Labour’s shadow chancellor, Ed Balls, has incurred the wrath of the super-rich with his timid proposal that an incoming Labour government would increase the top rate of income tax for those earning over £150,000 a year from 45% back up to 50%.
Almost immediately after announcing this policy Balls was backpedalling, saying the 50p rate was only temporary and a maximum, in order to reassure the wealthy that he and Labour were not “anti-business” – as if anyone was in any doubt!
Meanwhile, Chancellor George Osborne revealed he has no qualms about supporting the mega-wealthy by hinting that the richest income earners could see their tax bill cut again under the Tories, from 45% to 40%.
Business experts dismiss the efficacy of Ball’s proposal by saying the tax take will be minimal. But this is because it represents a tiny rise in income tax as opposed to a comprehensive and progressive wealth tax.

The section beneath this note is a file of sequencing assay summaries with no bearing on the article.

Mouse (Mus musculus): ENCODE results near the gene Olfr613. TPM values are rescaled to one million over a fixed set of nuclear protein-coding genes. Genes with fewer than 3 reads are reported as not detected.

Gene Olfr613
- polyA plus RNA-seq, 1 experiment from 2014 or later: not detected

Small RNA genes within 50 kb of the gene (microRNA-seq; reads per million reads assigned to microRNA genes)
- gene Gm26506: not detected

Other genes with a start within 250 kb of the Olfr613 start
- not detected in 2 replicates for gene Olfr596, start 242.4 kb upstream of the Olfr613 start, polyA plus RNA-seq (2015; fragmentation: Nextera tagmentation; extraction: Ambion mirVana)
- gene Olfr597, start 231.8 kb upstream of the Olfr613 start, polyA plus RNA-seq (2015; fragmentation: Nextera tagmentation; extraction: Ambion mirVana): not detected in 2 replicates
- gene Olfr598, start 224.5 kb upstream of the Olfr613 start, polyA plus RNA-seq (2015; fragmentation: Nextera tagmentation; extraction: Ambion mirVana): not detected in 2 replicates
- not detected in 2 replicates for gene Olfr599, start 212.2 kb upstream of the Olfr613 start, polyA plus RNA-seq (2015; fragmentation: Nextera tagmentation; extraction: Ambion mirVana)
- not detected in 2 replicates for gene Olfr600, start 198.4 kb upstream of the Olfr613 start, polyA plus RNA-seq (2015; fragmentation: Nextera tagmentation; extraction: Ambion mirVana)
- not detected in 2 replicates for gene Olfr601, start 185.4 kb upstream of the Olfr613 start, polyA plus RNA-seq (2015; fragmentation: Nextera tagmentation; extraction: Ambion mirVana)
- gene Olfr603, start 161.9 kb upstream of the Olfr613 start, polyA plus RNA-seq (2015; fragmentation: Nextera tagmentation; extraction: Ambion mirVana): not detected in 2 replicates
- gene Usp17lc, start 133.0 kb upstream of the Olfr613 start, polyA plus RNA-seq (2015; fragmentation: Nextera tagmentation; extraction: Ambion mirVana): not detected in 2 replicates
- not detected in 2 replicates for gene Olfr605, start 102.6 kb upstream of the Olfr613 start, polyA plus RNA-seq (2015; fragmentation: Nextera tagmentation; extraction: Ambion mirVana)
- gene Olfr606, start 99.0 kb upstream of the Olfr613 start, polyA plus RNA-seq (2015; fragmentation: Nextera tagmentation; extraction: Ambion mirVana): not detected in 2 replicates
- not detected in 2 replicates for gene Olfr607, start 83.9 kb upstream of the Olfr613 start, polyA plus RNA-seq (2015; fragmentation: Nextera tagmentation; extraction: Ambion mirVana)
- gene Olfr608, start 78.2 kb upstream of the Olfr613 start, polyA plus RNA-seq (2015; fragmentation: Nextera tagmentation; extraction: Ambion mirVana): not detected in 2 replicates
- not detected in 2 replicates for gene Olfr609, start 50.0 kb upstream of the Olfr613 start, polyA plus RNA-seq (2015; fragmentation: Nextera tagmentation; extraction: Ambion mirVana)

Moreover, the super-rich employ an army of accountants to avoid paying billions, often using offshore tax havens.
Many of these gaping tax loopholes were left open by previous Labour governments and are being maintained by Osborne and Co, despite Prime Minister Cameron’s much vaunted G8 summit pledge last year to tackle international tax avoidance.
Labour’s timid tax measures will not provide the resources to lift millions out of poverty nor provide long-term increased funding for public services.
To achieve that a socialist plan of economic production would be needed through the nationalisation of the major corporations and banks, under democratic workers’ control and management.